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Wednesday, July 17, 2013

B37, 42 and 44
(By American Zen's Mike Flannigan, on loan from Ari.)

     I saw 42, the movie about Jackie Robinson, for the first time last night. And in the scene where Robinson gets to Florida for the first time just before spring training where he tries out for the Montreal Monarchs, Sanford is mentioned. Sanford, in real life, is where Branch Rickey had situated Robinson, specifically in the home of an African American community leader and when Sanford was mentioned for the first time, exactly 72 hours after the verdict came in, klaxxon alarms, understandably, began ringing in my head.
     Of course, the filmmakers couldn't have possibly have known Sanford would have much more than a historical significance. Odds are 42 was filmed after the Trayvon Martin shooting but at the time it's plausible to assume the filmmakers were more concerned with their craft or were unaware of the highly polarized George Zimmerman shooting and the current notoriety or infamy it would revisit on Sanford.
     The historical record of 1947 is quite clear. While Mr. Robinson was taking the first tentative steps toward breaking MLB's color barrier, residents in Sanford were relaying unmistakable messages to both Robinson and his host that the residents didn't appreciate him rocking the boat and living in their town. Eventually, Robinson had to be whisked out of Sanford in the dead of night after being warned that some (obviously white) angry residents were on their way to express their displeasure (At this point, I actually muttered to myself, "And one of them is George Zimmerman."). The racist backlash was so toxic the Brooklyn Dodgers had to relocate the site of their spring training facility to some place less polarized (no mean feat, considering this is postwar Florida we're talking about).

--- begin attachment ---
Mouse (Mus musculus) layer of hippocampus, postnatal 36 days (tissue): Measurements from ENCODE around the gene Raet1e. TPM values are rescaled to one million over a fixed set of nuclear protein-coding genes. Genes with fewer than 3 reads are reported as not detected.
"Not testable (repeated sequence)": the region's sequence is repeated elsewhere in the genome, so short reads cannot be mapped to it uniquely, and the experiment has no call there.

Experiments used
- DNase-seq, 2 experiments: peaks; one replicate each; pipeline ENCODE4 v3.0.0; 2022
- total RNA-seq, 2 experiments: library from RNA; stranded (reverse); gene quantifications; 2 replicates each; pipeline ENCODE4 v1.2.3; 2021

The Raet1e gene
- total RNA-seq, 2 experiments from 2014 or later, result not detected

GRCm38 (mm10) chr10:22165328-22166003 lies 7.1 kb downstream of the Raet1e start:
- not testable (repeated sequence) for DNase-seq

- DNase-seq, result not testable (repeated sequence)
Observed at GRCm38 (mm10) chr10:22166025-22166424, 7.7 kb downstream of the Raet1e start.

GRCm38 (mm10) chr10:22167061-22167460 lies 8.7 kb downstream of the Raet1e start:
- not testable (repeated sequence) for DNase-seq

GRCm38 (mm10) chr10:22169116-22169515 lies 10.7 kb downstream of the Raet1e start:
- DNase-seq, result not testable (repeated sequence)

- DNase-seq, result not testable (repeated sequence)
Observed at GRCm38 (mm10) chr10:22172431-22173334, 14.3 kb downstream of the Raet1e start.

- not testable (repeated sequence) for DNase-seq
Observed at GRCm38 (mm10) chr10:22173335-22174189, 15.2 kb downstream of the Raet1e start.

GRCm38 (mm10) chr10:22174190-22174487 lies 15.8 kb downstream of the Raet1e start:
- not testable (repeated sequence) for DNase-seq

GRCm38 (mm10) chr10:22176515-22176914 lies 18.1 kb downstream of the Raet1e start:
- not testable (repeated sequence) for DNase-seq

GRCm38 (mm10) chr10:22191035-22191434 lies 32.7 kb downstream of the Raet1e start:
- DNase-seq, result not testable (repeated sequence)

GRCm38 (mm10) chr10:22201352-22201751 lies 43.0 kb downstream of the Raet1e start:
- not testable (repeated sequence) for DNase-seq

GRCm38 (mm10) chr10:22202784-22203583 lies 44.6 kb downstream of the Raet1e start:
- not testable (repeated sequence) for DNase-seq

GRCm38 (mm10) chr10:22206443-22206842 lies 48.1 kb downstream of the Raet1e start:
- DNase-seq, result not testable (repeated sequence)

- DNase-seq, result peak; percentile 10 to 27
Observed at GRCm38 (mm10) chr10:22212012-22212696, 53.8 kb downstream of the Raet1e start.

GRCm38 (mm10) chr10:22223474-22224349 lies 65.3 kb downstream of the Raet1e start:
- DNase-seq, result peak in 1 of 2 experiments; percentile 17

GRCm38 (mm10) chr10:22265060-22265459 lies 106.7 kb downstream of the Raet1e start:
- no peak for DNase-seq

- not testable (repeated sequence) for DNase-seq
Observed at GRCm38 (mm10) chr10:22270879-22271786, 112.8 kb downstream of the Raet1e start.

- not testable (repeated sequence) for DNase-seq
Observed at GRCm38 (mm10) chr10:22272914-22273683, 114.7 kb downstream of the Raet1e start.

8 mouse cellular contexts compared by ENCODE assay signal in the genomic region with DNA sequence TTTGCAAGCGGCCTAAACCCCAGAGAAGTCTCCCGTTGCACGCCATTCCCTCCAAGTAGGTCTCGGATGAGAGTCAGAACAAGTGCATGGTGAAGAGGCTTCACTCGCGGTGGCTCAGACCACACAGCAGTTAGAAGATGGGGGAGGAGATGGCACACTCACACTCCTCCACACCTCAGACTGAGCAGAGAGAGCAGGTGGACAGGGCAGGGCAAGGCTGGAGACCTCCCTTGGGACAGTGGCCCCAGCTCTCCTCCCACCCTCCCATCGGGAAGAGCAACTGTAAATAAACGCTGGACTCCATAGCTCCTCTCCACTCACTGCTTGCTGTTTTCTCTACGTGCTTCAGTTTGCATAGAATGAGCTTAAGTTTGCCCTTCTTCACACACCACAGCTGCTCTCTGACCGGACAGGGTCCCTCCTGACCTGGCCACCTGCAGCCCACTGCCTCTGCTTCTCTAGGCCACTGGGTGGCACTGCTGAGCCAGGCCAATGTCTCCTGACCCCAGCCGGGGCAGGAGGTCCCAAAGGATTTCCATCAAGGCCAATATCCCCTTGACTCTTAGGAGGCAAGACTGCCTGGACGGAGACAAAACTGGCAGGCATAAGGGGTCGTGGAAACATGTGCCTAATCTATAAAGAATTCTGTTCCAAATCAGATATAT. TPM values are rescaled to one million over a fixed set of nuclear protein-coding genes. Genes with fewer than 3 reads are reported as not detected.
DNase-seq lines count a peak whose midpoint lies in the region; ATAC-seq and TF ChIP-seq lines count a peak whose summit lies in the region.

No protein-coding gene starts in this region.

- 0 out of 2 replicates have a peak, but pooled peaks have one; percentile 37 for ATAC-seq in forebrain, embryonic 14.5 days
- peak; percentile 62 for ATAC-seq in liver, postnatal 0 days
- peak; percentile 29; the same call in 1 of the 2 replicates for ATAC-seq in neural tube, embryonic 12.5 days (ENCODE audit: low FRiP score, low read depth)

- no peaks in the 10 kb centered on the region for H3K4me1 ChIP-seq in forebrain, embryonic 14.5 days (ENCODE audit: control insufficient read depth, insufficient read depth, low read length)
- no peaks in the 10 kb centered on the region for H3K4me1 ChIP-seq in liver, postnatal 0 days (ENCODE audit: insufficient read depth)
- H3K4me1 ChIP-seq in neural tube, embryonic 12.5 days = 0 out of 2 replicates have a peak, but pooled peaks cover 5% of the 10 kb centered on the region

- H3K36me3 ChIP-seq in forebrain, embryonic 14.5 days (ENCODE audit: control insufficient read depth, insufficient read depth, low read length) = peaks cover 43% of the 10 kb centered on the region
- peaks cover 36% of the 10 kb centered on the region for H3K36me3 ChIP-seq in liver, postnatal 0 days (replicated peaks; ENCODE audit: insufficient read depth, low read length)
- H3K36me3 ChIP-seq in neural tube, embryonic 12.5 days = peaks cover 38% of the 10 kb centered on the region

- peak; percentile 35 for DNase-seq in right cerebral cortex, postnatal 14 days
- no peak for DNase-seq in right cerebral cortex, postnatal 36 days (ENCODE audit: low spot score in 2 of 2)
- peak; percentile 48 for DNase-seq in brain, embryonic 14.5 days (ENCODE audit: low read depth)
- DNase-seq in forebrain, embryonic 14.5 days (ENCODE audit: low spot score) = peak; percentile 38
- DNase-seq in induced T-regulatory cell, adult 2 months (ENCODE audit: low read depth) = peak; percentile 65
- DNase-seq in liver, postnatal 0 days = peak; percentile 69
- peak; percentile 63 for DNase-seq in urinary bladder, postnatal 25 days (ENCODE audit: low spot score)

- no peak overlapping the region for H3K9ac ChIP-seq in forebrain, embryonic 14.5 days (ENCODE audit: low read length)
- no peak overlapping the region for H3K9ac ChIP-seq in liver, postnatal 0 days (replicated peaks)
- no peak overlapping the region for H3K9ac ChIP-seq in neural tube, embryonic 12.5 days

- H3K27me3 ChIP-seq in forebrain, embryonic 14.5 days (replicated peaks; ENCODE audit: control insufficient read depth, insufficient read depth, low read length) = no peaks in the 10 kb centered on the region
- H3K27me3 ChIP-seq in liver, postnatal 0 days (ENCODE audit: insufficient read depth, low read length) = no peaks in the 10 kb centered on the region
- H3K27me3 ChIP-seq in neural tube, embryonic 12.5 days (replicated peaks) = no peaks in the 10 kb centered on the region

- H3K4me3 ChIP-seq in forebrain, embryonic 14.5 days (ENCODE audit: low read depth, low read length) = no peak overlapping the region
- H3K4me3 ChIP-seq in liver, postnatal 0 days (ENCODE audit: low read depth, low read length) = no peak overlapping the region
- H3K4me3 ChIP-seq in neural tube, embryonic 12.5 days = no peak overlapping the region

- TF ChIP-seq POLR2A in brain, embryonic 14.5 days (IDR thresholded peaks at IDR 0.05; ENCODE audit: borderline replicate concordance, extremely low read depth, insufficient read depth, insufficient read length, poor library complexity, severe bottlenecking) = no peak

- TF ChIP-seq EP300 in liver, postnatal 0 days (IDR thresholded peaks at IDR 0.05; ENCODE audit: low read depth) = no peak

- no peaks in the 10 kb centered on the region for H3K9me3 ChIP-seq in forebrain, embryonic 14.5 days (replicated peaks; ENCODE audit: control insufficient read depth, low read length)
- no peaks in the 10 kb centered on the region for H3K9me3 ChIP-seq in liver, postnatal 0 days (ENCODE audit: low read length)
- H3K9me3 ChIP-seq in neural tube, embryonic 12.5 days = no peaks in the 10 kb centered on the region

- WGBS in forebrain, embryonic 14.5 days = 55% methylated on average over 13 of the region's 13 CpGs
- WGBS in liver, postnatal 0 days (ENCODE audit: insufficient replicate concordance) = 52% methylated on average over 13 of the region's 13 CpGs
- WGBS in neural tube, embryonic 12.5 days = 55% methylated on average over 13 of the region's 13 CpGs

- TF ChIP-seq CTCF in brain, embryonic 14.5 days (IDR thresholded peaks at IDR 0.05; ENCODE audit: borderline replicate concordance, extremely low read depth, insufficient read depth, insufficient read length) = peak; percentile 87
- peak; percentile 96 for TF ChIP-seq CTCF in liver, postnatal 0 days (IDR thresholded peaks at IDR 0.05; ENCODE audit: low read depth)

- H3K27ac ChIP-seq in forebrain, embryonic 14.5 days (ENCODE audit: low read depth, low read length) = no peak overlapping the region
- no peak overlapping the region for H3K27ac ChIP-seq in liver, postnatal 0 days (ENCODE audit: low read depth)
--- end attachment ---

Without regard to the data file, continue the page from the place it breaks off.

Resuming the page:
Juror #B37 made it plain on Anderson Cooper 360 last Monday that she is a supremely ignorant and stupendously racist woman who is so clueless and lives such a hermetic existence she's not even aware of her own racism. Being a racist in today's "enlightened" America is like being a carrier of a virulent, communicable disease. You're infected with this highly infectious disease, are certainly in a position to give it to others yet you yourself are not afflicted with any of the classic symptoms (such as riding through black neighborhoods in the dead of night wearing white robes and hoods and burning crosses on front yards) and are, therefore, comfortably assuming you are post-racial.